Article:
Don't say cheese
Paintings by Nemat Lalei
March 19, 2001
Nemat Lalei, born in Rasht in 1952, dropped out of school when he was
fifteen. Before turning to painting in 1979, he traveled in Iran as well
as in Europe, where he visited museums. He started painting by making copies
of works by Picasso, Dega and Braque. Obviously, he doesn't need to any
more. He has found his voice. And a powerful one it is >>>
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In perfecting my English I forgot Farsi
By Mahsa Tousi
March 19, 2001
I never thought I had lost so much of myself until I sat down to write
a card to my cousin, whom I haven't seen in 15 years. I wanted to congratulate
him on the birth of his first child. I stopped short of writing "Dear
Shahrouz" in English.
I slid my hand across the page to the right side and prepared to write
in Farsi. I practiced writing his name in the air a couple of times, but
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Modernization through reforming the Persian language
By Kamran Talatoff
March 19, 2001
Modern Persian literature emerged during the nineteenth and early twentieth
centuries as a secular activity and has since demonstrated close affinity
to such diverse ideological paradigms as nationalism, Marxism, Islamism,
and feminism >>>
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Judiciary leads battle against reform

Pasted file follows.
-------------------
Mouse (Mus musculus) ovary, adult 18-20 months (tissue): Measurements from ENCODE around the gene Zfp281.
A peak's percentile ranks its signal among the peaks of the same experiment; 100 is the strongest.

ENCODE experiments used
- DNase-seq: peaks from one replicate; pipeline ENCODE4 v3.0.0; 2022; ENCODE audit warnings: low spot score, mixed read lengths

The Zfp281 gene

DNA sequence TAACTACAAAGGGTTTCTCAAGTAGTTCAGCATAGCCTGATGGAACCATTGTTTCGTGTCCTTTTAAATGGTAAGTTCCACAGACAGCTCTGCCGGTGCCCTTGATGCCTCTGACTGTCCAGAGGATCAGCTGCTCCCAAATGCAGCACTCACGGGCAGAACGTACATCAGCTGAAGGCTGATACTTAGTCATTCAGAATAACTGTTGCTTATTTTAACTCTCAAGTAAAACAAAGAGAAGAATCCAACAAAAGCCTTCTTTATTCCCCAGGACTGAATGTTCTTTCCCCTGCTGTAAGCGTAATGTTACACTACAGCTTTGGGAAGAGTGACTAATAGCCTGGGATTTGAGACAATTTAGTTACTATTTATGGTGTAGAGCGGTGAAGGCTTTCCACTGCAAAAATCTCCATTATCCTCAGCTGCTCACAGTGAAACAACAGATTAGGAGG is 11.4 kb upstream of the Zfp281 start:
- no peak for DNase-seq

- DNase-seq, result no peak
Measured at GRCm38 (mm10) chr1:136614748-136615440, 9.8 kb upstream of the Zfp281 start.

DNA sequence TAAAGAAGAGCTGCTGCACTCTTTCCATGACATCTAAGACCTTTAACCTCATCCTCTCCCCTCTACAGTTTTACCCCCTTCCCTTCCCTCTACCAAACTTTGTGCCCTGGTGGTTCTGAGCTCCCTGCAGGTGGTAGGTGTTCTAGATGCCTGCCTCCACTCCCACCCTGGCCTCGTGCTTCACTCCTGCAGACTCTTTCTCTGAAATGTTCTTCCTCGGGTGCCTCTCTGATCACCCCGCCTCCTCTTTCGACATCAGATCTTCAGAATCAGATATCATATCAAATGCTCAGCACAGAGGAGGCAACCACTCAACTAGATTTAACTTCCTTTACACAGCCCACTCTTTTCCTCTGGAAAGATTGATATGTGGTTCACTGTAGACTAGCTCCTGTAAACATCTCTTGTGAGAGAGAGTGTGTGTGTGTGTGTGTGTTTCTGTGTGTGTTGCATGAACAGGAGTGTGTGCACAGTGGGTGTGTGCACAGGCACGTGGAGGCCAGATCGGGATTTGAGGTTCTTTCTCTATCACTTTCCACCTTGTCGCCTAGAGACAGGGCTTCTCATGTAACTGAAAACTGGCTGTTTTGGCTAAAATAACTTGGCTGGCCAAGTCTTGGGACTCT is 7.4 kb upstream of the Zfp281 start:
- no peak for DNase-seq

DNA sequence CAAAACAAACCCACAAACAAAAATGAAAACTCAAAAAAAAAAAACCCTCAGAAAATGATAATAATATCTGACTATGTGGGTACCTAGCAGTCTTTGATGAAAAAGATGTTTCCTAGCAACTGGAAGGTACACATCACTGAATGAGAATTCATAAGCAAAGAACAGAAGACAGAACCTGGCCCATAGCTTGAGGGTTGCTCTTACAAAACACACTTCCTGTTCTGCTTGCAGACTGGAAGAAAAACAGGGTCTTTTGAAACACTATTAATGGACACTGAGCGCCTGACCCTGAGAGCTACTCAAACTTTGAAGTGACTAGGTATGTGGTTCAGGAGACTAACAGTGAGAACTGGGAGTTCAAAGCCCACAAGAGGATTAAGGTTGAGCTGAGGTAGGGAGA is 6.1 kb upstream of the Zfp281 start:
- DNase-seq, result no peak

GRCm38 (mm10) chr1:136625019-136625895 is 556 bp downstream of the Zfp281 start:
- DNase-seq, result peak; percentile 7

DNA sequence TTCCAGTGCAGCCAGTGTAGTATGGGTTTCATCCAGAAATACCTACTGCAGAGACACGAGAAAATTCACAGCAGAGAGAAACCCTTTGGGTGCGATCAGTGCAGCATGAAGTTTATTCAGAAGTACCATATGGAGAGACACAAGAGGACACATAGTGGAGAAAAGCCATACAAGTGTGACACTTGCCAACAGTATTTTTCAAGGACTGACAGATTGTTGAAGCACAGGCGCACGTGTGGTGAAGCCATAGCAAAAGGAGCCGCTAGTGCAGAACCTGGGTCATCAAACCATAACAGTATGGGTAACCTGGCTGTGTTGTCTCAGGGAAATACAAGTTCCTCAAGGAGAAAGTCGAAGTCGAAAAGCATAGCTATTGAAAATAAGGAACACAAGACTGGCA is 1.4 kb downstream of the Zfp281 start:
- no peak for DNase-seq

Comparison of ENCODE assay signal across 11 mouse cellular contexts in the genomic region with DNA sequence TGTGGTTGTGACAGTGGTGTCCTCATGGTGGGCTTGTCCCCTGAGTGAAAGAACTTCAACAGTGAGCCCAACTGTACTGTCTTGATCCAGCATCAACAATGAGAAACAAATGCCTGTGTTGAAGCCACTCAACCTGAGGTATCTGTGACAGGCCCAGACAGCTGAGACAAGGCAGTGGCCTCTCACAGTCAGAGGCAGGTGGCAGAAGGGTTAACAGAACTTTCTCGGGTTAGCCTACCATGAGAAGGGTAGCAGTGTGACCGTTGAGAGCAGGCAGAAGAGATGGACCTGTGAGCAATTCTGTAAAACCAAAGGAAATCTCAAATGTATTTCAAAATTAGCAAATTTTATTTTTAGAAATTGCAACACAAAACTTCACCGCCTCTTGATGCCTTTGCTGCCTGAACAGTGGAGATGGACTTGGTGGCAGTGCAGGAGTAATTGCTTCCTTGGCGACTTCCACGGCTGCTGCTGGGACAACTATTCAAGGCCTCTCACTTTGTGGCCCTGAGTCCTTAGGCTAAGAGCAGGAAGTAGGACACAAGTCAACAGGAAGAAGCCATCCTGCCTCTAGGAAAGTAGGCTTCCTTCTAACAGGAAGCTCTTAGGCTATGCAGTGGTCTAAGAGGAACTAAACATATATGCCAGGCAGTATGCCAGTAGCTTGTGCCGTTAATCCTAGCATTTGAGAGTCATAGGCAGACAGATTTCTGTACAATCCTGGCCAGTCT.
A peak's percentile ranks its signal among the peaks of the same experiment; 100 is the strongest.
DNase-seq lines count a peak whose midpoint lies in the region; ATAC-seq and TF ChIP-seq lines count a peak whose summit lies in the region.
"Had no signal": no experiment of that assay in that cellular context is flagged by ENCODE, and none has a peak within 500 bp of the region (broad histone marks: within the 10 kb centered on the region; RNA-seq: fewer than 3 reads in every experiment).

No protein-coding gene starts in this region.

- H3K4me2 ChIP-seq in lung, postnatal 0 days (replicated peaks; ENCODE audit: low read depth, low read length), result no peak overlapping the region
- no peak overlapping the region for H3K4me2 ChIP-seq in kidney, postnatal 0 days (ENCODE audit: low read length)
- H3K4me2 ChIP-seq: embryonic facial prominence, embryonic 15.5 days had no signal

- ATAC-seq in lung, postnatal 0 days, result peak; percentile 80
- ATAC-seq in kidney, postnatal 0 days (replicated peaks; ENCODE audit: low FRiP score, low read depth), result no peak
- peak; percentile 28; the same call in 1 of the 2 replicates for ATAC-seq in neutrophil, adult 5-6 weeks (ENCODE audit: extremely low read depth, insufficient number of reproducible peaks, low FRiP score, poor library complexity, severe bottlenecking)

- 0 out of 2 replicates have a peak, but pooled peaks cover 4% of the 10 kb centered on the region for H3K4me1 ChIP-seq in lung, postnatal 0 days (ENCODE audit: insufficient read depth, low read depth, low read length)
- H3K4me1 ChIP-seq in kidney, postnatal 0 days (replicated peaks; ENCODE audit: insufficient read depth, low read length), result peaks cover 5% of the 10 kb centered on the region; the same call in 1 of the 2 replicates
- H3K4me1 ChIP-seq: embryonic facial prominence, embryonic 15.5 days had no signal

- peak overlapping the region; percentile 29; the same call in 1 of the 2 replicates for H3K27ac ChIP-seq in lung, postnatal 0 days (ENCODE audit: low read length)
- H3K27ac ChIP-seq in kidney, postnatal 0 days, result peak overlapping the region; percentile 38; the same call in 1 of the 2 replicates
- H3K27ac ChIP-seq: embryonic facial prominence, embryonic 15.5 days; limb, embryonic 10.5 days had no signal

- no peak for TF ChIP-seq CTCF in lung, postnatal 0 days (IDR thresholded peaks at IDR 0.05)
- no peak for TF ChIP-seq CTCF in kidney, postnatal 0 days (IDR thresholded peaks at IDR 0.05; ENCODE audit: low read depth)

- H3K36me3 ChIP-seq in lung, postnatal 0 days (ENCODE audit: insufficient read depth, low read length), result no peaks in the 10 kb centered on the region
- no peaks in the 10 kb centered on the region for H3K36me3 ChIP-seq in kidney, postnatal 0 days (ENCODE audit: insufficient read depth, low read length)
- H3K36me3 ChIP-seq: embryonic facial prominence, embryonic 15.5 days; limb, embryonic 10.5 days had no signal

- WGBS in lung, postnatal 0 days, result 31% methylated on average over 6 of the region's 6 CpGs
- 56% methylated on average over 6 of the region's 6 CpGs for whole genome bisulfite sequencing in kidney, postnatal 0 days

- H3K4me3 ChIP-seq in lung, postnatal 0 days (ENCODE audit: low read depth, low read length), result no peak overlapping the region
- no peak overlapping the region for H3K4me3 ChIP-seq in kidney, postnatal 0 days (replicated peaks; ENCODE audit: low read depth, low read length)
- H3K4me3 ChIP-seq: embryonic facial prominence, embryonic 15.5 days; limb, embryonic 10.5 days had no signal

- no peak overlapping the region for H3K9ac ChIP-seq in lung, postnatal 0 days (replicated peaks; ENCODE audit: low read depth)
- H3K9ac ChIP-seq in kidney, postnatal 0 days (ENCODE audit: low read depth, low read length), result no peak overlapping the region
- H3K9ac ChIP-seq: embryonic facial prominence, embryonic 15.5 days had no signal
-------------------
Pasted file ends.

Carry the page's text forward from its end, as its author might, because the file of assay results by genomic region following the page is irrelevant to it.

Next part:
BBC Persian Service
Iran's judiciary launchd a major offensive against president Khatami's
reforms as he started the last year of his term of office as president,
with the closure of scores of reformist newspapers. The move continued
with the trial of several pro-reform intellectuals. Sadeq Saba in this
report reviews the long running battle between the judiciary and reformists:
UPDATED March 19 2001 >>>
Iran bans more newspapers
(New York, March 19, 2001) - In an open letter sent today to Leader
of the Islamic Republic of Iran, Ayatollah Khamene'i, Human Rights Watch
protested further closure orders against independent newspapers, the closure
of an independent political party and the continued detention without access
to lawyers or their families of independent political activists >>> FULL TEXT
This joke is a Noruz gift from one of the loyal readers of iranian.com.
It has nothing to do with Noruz itself. But I had a good laugh anyway.
Hope you will too:
The madam opened the brothel door to see an elderly man.
His clothes were all disheveled and he looked not so neat. "Can
I help you?" the madam asked.
"I vant Natalie," the old man replied >>>
Thanks to R
* Caricature not a treatise
Mahmood Kanani writes:
I read the article by Mr. Baniameri about his despair on Valentine's
hell with romance"] and found it a highly amusing and funny take
on some of Iranian men's negative stereotypes.
I was surprised to see the letters by some Iranian women bashing him
as a sexist or calling him gay! Where has your sense of humor gone?! Sarcasm,
a very great tool in comedic writing, is oozing out of this articles ears.
It makes discussion of these difficult issues easier.
It's a caricature not a treatise on what men or women should do. Laugh